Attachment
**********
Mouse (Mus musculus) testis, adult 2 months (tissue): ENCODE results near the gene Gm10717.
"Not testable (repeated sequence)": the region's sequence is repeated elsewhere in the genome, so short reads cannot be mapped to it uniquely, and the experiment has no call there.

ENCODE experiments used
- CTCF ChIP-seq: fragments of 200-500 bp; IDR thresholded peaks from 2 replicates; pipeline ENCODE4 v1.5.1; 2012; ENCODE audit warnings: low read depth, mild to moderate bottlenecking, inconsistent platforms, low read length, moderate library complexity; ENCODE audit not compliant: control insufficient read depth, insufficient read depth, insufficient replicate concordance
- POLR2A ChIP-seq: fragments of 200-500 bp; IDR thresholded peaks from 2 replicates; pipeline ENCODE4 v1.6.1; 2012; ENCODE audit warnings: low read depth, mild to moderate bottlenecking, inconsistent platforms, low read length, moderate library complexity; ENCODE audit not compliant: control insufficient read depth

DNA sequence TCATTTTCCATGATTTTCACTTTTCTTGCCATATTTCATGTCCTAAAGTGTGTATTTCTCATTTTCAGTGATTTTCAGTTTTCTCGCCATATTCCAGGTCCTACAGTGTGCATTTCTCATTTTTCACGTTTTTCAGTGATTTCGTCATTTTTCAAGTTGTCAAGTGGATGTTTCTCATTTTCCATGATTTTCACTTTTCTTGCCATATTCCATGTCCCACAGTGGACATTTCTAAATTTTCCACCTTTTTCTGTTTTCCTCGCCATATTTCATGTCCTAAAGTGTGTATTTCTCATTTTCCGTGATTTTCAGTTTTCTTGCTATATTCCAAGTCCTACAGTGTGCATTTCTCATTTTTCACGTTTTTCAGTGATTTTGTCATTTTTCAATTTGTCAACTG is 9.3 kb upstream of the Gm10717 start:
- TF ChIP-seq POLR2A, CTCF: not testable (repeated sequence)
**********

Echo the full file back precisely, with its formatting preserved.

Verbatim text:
Mouse (Mus musculus) testis, adult 2 months (tissue): ENCODE results near the gene Gm10717.
"Not testable (repeated sequence)": the region's sequence is repeated elsewhere in the genome, so short reads cannot be mapped to it uniquely, and the experiment has no call there.

ENCODE experiments used
- CTCF ChIP-seq: fragments of 200-500 bp; IDR thresholded peaks from 2 replicates; pipeline ENCODE4 v1.5.1; 2012; ENCODE audit warnings: low read depth, mild to moderate bottlenecking, inconsistent platforms, low read length, moderate library complexity; ENCODE audit not compliant: control insufficient read depth, insufficient read depth, insufficient replicate concordance
- POLR2A ChIP-seq: fragments of 200-500 bp; IDR thresholded peaks from 2 replicates; pipeline ENCODE4 v1.6.1; 2012; ENCODE audit warnings: low read depth, mild to moderate bottlenecking, inconsistent platforms, low read length, moderate library complexity; ENCODE audit not compliant: control insufficient read depth

DNA sequence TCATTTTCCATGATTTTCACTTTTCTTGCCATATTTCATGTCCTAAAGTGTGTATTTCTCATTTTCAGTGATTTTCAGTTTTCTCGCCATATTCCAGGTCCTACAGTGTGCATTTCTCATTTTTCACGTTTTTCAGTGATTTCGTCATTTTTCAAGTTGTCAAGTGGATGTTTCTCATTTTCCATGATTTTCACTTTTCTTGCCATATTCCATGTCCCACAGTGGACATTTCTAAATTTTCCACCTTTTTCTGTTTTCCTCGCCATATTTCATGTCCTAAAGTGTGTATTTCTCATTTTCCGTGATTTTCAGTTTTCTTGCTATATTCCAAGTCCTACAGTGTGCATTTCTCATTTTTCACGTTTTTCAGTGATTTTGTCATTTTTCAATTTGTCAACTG is 9.3 kb upstream of the Gm10717 start:
- TF ChIP-seq POLR2A, CTCF: not testable (repeated sequence)